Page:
“Fink oversees the world’s largest asset manager, which has nearly $8 trillion in assets under management. And he believes the asset management industry is yet to utilize some of the most promising technologies in the digital asset space. Specifically, the tokenization of assets is an attractive use case for the BlackRock CEO because it points to chances of ‘driving efficiencies in capital markets, shortening value chains, and improving cost and access for investors.’”

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7. Influencer Parents and The Kids Who Had Their Childhood Made Into Content

Teen Vogue | 8 minutes

Jose Luis Pelaez Inc

Imagine coming of age with an entire online history, already there for all to see, made without your consent. Hard pass. Kids deserve to write their own story.

”She wants them to have a blank slate to become who they want to be, not a digital footprint of their lives since birth. Sometimes, Althoff said, people forget their kids aren’t going to be kids forever. They’re going to grow up and she wants them to be able to have an identity outside of being a TikToker’s child.”

8. Apocalyptic Infrastructures

Noema | 12 minutes

Christian Sayer

This article explores the relationship between colonization, infrastructure and the environment. We need to undo centuries of harm, change how we use (and reuse) materials, and build truly restorative infrastructure.

“Planners must not privatize the profits made from infrastructures while demanding public investments and socializing the risks. For infrastructure to work, for it to serve the public and steward the world’s air, water and soil for future generations, it has to be planned through more open, egalitarian and environmentally militant processes.”

9. So You Want to Turn an Office Building Into a Home?

NYT | 9 minutes


On the topic of privatized infrastructure, this visual article examines how developers convert building floor plans from offices to apartments.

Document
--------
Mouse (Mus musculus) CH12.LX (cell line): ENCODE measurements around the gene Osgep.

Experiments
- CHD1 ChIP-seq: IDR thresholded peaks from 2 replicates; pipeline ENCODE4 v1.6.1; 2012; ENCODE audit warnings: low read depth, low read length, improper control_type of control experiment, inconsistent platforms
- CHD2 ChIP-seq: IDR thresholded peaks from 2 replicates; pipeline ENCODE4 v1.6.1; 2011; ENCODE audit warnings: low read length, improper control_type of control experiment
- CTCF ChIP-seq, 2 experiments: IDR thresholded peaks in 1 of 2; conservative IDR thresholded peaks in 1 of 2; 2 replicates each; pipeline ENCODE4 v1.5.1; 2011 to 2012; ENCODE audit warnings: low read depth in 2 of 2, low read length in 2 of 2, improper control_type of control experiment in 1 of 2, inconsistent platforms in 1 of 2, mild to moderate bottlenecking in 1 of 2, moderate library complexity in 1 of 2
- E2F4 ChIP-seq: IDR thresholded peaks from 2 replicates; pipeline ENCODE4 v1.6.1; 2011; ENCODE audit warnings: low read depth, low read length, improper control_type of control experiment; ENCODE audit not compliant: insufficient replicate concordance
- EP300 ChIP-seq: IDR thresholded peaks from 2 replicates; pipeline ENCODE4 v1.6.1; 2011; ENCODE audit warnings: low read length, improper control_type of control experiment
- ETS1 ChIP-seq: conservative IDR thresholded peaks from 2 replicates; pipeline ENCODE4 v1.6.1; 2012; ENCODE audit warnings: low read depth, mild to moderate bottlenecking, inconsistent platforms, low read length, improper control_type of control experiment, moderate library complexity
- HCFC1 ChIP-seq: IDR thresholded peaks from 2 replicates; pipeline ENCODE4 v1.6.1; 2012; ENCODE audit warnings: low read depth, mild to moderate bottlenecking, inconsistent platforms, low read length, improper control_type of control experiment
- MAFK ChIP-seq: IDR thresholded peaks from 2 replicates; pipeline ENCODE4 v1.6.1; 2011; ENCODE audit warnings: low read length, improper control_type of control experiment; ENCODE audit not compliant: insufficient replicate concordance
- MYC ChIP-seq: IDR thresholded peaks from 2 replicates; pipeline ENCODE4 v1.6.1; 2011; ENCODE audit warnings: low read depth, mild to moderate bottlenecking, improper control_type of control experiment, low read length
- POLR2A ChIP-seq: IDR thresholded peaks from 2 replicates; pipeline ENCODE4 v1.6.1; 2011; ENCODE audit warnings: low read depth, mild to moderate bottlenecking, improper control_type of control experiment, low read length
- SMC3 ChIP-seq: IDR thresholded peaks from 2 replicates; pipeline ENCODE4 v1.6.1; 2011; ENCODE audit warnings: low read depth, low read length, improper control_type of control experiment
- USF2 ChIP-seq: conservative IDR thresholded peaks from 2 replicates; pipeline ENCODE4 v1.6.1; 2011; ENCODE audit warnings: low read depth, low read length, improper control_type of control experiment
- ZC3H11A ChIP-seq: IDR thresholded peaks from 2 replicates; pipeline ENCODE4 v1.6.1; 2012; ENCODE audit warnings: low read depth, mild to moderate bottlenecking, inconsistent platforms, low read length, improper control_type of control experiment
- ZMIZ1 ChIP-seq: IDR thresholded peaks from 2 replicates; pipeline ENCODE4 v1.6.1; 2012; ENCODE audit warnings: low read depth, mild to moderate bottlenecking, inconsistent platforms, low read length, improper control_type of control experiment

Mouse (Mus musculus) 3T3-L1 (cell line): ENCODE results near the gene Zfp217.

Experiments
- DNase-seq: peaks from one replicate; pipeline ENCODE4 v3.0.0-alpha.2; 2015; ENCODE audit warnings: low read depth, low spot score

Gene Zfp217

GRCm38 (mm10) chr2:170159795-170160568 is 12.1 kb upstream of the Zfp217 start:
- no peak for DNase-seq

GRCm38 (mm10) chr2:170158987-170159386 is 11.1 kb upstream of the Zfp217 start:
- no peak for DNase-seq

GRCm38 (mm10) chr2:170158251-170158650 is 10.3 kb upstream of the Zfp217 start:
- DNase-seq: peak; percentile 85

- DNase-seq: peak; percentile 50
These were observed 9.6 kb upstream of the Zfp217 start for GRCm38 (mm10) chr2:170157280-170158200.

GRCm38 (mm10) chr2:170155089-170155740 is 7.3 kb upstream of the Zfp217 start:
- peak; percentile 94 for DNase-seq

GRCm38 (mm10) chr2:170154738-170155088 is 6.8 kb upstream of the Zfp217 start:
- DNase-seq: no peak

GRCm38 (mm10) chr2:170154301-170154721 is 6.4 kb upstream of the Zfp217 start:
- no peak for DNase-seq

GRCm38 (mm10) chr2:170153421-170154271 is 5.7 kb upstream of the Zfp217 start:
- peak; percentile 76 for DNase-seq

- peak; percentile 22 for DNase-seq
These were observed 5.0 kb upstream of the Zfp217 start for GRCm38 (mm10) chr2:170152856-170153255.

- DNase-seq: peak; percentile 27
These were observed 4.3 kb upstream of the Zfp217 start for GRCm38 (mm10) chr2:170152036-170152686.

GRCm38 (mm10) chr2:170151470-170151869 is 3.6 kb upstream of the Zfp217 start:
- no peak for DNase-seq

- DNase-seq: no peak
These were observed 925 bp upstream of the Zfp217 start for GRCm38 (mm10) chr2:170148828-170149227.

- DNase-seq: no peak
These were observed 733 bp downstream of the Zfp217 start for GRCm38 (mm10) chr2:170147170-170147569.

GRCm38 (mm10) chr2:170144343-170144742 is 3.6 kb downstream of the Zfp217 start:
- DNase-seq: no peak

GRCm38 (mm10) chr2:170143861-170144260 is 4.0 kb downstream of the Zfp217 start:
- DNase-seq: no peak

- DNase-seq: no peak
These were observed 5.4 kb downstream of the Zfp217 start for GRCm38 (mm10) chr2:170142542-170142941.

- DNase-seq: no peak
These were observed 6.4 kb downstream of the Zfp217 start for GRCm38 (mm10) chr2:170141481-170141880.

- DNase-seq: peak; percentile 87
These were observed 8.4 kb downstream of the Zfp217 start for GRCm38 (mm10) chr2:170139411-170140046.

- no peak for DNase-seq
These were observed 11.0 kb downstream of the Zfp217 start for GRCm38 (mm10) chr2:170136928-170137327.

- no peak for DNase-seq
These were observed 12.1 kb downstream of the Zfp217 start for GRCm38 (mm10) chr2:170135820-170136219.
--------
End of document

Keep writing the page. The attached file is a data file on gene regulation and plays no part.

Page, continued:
“Developers and architects who’ve been doing this niche work for years say that few conversions are physically impossible if you’re creative enough. But the economics and the regulations aren’t as malleable. That’s where cities have some power to make these puzzles simpler.”

10. The invention that made us human: fire

Big Think | 6 minutes

James Thew / Adobe Stock

A new theory posits that fire and cooked food helped early humans evolve large brains.

"Wrangham argues that the ability to create cooked foods shaped the brains and bodies of our Homo ancestors. Since our ancestors spent less energy digesting foods and could draw out additional nutrients, they had more nutrients to spend, and evolution spent those dividends on maintaining larger brains — not to mention smaller teeth and jaws. Larger brains allowed us to process more information, create more dynamic social groups, and adjust to unfamiliar habitats. All of which benefited us evolutionarily."

Bonus: New Moon Suit for NASA’s Artemis Astronauts Unveiled

NYT | 5 minutes

David J. Phillip / Associated Press

The new space race is on! NASA has finally updated the 40-year-old spacesuit for the commercial space era.

“The latest in lunar space wear — black with orange and blue highlights — comes from Axiom Space in Houston. By turning to this private company, NASA is again relying on new commercial space enterprises to provide key components faster and cheaper than it could itself develop.”

On the topic of space, check out this image: the first ever high resolution photograph of a prelude to a supernova. This star is 15,000 light years away and 30 times the size of our sun. If you had a rough week, remember that we're all just specks of dust on a gorgeous, fragile rock, spinning in the void. Enjoy today.


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Beyond the Streets exhibit, Saachi Gallery, London